There is a societal myth that tells us that the most connected, affectionate love can only be gotten from romantic love. From the time we are small children, we are told fairy tales about a princess seeking her prince, and that once this is accomplished there is a happily ever after. This myth persists despite the overwhelming evidence to the contrary. I’ve had friendships that lasted way longer than any romantic entanglements did. This includes my 17-year long marriage.

I’ve had a friend I have known since I was 18 and she was 17. Even though we now live in different provinces, the friendship endures. The same cannot be said for my romantic interests. It seems to me that the divorce statistics of South Africa, where every one in three marriages fails, are reflective of the fact that one is more likely able to hang on to a friendship than to romantic  love.

When people speak of soulmates the idea always is that your soulmate is someone who is also your lover. In terms of society, when someone says they are friends with someone, the position always is seen as a demotion, the whole she wants to be “just” friends. People take friendship as a cheaper, second prize alternative to being lovers. There is a whole culture of trying to escape the “friendzone” even though we all know from personal experience, that on the whole, friendship has more longevity than romantic love. So maybe our soulmate is not a lover but a friend.

Recently a cousin  of mine went to relationship counselling with her best friend of 9 years. This was the first time I’d ever considered the thought that friendship is something to be so valued that when it breaks, people seek to fix it, instead of looking for better friends. My cousin and her friend went to relationship counselling for months, they managed to talk through their issues and are now more connected than ever. They both have spouses and they admit that they are each others soulmates. That while husbands can be replaced, they would feel more bereft if their friendship were to ever end.

I was greatly fascinated by this notion that does not centre romantic connections but instead looks to other more long lasting forms of love in friendship. When a guy asks a girl out and she prefers to keep the relationship at friendship, there is always a bruised ego and the thought that friendship means less connection but that is often not the case, sometimes the best result is gaining a friend instead of a lover. People who have wide, connected friendship circles tend to do better emotionally than people who focus all of their love and attention towards a romantic love. Maybe we should raise children who believe that seeking a soulmate has to be a wider search than looking within romantic love.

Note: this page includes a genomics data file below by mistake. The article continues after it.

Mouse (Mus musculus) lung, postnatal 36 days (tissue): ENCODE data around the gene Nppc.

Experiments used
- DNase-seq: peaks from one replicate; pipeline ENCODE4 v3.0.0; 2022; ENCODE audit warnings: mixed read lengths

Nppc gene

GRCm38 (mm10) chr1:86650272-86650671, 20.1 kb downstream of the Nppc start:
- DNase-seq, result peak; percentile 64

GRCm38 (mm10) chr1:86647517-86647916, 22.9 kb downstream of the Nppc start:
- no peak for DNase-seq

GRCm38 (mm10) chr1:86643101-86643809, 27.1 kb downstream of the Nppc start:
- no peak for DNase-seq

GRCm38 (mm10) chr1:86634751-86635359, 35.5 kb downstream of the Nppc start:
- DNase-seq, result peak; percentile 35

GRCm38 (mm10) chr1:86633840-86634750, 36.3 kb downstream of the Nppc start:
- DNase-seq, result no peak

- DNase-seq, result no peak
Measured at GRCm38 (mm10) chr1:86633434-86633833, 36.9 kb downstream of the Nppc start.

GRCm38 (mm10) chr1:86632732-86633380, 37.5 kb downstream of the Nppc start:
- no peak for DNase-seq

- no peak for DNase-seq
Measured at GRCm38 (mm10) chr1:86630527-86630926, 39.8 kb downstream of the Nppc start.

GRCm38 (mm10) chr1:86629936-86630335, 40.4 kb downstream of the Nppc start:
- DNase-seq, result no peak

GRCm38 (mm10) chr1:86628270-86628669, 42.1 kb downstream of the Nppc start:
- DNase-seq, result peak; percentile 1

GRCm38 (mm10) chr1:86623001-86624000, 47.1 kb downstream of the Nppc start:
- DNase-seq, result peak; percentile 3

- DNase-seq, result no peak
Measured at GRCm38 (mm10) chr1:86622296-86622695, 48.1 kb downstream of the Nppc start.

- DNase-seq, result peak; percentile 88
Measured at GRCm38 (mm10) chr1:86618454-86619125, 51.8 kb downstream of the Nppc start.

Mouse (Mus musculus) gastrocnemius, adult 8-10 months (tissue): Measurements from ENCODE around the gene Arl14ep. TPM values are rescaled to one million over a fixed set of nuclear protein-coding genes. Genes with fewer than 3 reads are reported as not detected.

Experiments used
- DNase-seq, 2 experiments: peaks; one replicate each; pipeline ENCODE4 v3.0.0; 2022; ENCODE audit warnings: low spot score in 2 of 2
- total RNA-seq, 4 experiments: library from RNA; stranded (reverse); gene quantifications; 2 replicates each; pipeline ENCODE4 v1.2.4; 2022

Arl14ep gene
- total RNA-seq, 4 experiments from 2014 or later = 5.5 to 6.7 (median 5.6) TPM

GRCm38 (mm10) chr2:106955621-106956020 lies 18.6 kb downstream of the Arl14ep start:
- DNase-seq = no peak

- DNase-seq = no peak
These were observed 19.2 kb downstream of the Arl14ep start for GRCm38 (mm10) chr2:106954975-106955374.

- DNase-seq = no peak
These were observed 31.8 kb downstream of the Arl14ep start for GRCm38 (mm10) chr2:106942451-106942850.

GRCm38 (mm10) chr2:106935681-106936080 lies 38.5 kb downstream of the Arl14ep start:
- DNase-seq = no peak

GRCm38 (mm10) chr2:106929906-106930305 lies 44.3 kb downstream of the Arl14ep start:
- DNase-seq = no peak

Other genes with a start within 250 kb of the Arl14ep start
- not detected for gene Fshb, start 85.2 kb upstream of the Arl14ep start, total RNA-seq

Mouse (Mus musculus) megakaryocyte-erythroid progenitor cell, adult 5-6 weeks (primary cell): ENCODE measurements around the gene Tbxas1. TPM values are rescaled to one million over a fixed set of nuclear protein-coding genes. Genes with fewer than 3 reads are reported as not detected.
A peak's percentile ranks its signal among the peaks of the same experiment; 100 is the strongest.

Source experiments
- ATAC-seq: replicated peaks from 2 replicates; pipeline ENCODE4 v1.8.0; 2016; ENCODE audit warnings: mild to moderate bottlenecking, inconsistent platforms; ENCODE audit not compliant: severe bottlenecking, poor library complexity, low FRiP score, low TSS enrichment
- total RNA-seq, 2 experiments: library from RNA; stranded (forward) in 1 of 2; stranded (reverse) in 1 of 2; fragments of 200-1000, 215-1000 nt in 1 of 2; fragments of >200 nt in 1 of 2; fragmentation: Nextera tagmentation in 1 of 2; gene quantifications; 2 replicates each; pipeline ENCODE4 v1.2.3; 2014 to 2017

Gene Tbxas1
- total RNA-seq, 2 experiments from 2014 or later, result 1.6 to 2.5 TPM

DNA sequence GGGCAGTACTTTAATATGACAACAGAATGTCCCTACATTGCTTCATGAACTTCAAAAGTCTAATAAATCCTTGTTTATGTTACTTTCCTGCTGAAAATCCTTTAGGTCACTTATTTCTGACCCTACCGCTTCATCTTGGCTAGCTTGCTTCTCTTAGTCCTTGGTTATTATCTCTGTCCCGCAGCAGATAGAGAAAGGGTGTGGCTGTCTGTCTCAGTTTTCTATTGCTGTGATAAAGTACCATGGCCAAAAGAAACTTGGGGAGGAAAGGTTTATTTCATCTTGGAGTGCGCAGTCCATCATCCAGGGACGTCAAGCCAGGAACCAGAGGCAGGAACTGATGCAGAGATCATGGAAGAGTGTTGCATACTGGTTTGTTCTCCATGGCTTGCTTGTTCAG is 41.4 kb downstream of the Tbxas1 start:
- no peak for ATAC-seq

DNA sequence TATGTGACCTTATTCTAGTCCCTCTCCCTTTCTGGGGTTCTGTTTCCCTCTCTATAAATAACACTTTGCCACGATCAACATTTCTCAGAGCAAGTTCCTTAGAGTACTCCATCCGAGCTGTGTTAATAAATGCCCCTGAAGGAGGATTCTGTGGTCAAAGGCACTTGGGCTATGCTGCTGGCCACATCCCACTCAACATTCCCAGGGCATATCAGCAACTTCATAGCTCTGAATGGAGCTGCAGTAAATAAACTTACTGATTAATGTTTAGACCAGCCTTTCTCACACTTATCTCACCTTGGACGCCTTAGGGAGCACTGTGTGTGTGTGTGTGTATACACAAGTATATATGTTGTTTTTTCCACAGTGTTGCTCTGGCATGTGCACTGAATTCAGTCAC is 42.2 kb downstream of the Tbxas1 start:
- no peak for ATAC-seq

Having firm, cemented friendships is not only good for the people in romantic relationships but it takes the pressure off the romantic love so that you don’t have to bare all the obligations of being the emotional support system.

A couple of months ago my 24-year-old niece got married. In this wedding, two speakers, one after the other, told the bride that from now on her husband needs to be her best friend. They warned her against staying friends with unmarried people, they told her that in order for her to stay married she should only be friends with other people who are married. I found that advice odd because I cannot imagine starting a friendship with someone only on the basis that they are also married. When my niece had a chance to speak, she told all of us that she was going to retain all of her unmarried friends and that their presence in her life helped shape the woman that she is. She mentioned that it would be a betrayal to stop being friends with people who had thrown her a bridal shower just because they weren’t married yet. She went on to mention that her husband was a secure man and that he looked at her friendships not as a threat, but as a support structure.

Friends are important, friends are the family we choose. They are people who volunteer to be in our lives, they are not obligated by family blood ties or romantic lust. Friends just want to be around us because they see us one day, point to us, and think “that is my human”. We should value friendships more and treat them with the same seriousness as lovers or family.

Is love enough to keep a relationship together? Read one writer’s opinion here.

Tell us: Do you agree that friends can be soulmates? Why or why not?